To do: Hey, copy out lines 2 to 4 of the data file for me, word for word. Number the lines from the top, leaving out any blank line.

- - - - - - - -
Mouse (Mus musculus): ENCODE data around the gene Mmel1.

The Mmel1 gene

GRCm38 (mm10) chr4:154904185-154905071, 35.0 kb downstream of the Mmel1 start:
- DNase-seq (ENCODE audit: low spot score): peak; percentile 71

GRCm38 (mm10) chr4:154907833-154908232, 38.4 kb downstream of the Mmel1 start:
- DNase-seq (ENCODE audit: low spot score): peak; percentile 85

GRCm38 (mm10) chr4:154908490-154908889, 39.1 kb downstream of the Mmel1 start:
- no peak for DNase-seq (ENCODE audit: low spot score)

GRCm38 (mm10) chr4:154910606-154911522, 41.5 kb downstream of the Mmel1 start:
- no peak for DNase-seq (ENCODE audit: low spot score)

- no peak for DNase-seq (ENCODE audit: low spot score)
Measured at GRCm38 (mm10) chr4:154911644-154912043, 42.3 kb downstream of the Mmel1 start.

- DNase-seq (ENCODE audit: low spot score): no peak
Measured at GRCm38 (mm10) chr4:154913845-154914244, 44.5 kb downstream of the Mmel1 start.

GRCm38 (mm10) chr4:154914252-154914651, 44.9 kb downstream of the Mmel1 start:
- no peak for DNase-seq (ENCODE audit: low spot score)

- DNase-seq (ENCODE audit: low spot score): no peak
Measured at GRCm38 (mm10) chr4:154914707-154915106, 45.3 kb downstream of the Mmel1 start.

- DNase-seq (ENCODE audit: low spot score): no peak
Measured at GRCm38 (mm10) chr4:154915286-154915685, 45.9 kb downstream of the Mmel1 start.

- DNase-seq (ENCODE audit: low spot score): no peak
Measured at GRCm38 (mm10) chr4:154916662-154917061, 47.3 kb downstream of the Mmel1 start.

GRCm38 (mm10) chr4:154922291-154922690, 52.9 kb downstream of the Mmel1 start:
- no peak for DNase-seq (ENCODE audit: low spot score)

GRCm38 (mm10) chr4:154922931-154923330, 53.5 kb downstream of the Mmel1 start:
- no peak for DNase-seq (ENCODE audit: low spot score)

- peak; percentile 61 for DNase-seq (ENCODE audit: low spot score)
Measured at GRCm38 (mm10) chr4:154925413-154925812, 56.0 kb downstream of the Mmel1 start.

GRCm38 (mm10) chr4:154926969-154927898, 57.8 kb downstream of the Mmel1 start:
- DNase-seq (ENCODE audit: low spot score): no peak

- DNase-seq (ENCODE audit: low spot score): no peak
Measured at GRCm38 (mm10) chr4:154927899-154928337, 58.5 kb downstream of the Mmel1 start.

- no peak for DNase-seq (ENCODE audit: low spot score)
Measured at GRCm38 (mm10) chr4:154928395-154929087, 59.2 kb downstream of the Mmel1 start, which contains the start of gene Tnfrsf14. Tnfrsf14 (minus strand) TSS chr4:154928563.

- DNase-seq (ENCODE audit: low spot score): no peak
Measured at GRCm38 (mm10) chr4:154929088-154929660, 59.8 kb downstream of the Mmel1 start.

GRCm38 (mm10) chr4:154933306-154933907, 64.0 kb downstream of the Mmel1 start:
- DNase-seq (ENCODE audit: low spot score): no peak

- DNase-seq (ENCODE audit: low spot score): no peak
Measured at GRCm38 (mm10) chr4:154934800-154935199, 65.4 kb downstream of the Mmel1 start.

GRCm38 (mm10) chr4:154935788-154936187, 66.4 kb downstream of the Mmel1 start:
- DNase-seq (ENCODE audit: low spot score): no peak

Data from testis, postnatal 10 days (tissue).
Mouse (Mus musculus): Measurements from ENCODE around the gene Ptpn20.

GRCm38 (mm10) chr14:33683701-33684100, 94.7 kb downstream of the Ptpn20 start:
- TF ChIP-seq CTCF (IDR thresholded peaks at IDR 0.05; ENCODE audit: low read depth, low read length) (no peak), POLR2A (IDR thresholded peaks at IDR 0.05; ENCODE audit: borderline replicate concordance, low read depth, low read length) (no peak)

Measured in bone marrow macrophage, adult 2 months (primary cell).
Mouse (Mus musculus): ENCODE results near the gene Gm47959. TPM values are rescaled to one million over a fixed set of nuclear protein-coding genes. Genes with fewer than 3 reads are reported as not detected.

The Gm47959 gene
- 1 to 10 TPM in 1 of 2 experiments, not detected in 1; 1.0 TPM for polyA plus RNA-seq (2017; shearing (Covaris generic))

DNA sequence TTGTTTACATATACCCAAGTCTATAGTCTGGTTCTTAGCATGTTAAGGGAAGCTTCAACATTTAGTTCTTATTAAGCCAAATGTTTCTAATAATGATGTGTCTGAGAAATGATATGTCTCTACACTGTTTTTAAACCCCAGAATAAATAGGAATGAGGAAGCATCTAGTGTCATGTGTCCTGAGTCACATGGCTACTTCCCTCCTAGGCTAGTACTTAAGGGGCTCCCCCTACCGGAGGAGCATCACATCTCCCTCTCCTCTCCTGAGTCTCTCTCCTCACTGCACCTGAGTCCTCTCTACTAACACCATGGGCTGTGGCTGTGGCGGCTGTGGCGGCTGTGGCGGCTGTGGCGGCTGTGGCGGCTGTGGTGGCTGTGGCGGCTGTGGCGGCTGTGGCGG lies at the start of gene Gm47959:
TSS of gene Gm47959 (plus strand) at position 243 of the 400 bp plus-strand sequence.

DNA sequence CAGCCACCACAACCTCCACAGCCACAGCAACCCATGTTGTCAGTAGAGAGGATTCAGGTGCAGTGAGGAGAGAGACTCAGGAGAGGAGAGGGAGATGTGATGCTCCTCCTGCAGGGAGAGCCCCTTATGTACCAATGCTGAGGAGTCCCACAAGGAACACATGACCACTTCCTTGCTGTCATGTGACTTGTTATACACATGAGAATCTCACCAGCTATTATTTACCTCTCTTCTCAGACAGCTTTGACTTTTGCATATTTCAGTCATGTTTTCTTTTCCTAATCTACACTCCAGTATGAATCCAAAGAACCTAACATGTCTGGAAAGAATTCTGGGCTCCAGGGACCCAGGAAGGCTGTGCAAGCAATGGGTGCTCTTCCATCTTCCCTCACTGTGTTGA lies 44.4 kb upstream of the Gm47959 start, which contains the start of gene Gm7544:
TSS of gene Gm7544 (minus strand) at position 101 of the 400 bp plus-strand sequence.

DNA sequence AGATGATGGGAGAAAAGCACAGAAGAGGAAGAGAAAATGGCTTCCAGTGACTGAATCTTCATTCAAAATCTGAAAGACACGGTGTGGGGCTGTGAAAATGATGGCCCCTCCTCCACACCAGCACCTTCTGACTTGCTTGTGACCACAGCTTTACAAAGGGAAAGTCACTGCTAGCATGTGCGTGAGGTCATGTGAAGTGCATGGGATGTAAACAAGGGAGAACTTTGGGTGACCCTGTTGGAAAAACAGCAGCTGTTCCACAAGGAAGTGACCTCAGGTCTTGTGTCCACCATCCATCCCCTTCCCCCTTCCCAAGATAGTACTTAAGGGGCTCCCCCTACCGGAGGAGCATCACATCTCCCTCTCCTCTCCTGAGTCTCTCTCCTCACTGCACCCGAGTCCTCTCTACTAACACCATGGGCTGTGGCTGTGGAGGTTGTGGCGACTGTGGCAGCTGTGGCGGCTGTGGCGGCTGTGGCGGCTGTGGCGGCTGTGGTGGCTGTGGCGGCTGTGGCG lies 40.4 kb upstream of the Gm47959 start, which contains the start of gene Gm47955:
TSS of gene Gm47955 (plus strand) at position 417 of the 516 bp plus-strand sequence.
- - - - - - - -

The Mmel1 gene

GRCm38 (mm10) chr4:154904185-154905071, 35.0 kb downstream of the Mmel1 start:
- DNase-seq (ENCODE audit: low spot score): peak; percentile 71